The legendary New Zealand winger made his mark at the first tournament in Kuala Lumpur
Jonah Lomu at the Commonwealth Games
For a sport seeking to demonstrate what it could bring to the Commonwealth Games, Jonah Lomu was the ideal figurehead.
The New Zealand winger had been rugby’s most recognisable player since bulldozing onto the scene as a 20-year-old at the 1995 Rugby World Cup and the year before at the Hong Kong Sevens. So it made total sense he would be selected for the first Commonwealth Games sevens tournament in 1998.
A quick glance at his statistics in 1998 suggests Lomu was not in the all-conquering form that saw him notch four tries against England on that famous afternoon in Cape Town. He had scored just two tries in his previous 12 All Blacks appearances when he left for the Games in Kuala Lumpur and had taken time out of the sport after being diagnosed with a kidney disorder in 1996. Still, this was Jonah Lomu. This was the winger who shrugged off grown men like they were children. This was the player who had his own video game. There could not have been a better draw for the casual fan.
And sure enough, he dominated as New Zealand won gold in the Malaysian capital. In the group stages, Malaysia, Sri Lanka and the Bahamas were beaten by a combined score of 226-0, before Tonga were swept aside.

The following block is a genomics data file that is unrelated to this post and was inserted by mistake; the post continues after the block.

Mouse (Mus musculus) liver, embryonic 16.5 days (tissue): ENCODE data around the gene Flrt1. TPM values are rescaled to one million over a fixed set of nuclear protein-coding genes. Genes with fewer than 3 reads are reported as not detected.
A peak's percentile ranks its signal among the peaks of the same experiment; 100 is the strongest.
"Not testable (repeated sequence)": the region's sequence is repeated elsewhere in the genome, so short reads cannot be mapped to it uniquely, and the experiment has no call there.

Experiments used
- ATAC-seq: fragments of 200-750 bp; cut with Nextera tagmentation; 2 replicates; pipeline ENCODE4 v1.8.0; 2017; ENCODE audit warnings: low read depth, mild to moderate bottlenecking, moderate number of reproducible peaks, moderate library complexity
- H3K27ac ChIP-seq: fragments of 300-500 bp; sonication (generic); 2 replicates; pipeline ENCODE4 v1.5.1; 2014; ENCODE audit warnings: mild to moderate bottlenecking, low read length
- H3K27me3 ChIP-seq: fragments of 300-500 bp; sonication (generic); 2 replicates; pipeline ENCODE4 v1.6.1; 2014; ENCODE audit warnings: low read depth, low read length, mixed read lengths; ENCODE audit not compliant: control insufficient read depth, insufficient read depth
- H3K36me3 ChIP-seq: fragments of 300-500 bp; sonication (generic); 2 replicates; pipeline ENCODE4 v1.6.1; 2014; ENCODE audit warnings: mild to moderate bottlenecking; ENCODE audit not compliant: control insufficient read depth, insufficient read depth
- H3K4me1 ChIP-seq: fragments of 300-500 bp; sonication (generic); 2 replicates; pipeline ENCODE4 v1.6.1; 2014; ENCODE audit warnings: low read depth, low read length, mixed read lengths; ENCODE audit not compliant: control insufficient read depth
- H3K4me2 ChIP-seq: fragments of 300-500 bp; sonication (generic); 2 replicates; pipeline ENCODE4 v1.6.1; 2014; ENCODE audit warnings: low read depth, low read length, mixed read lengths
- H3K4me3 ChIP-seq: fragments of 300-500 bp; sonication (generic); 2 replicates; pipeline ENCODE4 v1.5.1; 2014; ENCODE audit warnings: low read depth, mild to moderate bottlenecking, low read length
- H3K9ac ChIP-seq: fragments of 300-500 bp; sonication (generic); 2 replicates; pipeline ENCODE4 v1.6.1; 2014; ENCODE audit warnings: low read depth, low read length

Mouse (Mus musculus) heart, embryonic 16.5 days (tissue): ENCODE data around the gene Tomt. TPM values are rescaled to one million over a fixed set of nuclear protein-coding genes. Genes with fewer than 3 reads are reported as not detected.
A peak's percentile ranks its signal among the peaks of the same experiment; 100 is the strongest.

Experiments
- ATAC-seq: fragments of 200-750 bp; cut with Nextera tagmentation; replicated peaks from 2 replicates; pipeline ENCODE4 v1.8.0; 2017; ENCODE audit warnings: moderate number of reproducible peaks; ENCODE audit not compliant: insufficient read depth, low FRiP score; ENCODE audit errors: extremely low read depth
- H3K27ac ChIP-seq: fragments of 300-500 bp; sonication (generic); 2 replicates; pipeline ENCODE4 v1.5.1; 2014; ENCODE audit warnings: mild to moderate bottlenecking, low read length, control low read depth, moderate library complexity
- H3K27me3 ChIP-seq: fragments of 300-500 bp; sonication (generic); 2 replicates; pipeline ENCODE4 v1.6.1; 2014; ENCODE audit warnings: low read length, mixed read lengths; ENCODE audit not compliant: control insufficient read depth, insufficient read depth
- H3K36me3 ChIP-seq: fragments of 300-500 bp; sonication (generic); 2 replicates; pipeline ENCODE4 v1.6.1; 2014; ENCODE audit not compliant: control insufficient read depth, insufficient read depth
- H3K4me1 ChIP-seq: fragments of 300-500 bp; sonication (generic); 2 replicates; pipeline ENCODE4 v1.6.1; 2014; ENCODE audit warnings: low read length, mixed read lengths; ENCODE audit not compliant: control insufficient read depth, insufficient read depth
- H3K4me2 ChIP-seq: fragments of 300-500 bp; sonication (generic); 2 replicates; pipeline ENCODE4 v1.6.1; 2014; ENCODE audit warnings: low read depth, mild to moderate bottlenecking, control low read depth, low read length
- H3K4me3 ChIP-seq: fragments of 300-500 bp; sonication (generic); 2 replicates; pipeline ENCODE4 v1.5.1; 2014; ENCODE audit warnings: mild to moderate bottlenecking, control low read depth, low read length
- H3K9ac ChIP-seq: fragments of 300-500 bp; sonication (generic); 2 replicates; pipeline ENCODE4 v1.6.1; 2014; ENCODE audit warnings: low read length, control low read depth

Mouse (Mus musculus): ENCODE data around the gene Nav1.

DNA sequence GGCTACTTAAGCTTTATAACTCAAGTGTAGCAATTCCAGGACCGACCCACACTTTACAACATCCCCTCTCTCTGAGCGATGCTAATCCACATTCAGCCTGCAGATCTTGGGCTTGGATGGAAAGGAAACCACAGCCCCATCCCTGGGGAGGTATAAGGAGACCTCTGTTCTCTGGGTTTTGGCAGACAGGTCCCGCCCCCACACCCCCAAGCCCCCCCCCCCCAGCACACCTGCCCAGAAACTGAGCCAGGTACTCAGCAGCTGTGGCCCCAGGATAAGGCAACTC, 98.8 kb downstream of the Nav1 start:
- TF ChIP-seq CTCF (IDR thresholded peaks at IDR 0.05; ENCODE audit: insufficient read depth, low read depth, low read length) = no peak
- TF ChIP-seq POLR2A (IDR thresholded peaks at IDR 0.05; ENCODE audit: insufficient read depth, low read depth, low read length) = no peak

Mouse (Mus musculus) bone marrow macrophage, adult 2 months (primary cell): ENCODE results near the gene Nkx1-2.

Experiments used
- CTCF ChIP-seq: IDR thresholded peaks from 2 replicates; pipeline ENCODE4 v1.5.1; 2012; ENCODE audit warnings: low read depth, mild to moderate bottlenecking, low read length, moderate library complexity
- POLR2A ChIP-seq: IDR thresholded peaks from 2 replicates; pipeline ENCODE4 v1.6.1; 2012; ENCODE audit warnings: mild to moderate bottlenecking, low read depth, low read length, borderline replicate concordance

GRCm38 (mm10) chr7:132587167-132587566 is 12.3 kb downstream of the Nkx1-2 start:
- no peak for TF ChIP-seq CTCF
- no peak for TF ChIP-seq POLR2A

New Zealand met Wales in the last eight, where Lomu scored three second-half tries in another routine win.
The hat-trick displayed Lomu’s unique set of skills. For his first score, he received the ball behind his own 10m line, broke free with a brutal hand-off and then made Gareth Cooper look foolish with a piece of nifty footwork.
The second was jaw-dropping due to its effortless nature – one hitch-kick, a touch of acceleration and an unopposed finish in the corner.
New Zealand were given a scare by Samoa in the semi-finals before prevailing 19-14 to set up a game against Fiji for the gold medal.
Could the mighty Fijians, boasting sevens magician Waisale Serevi and its own set of imposing physical specimens, prove Lomu was a mere mortal? Of course not. Lomu made his presence known early with a monster fend to send a Fijian defender to the turf.
He then turned provider, setting up tries for Dallas Seymour and Christian Cullen to give New Zealand a 14-7 lead at half-time.
As if desperate to prove he was more than a finisher, Lomu’s most crucial play of the final came in defence, as he made a spectacular try-saving tackle on Rokini Saimoni to preserve his country’s lead.
A try from Caleb Ralph sealed gold, and it should be emphasised that this New Zealand side, featuring the likes of Ralph, Cullen and Rico Gear, were far from a one-man show.
Nevertheless, this was the tournament of Lomu. He became the poster boy of the event and ensured that sevens would be part of the Commonwealth Games for years to come.
The end of Lomu’s time in the famous black jersey would come far sooner than his performances suggested. There would be more memorable moments in the future, such as his eight tries at the 1999 Rugby World Cup or his last-minute score in the incredible Bledisloe Cup opener of 2000, but his international career was over by 2002.
Still, he undoubtedly left a rich legacy in a relatively brief period at the top. His performances in Kuala Lumpur, which highlighted sevens’ value at multi-sport events and helped it eventually earn Olympic status, ranks among his most significant achievements.
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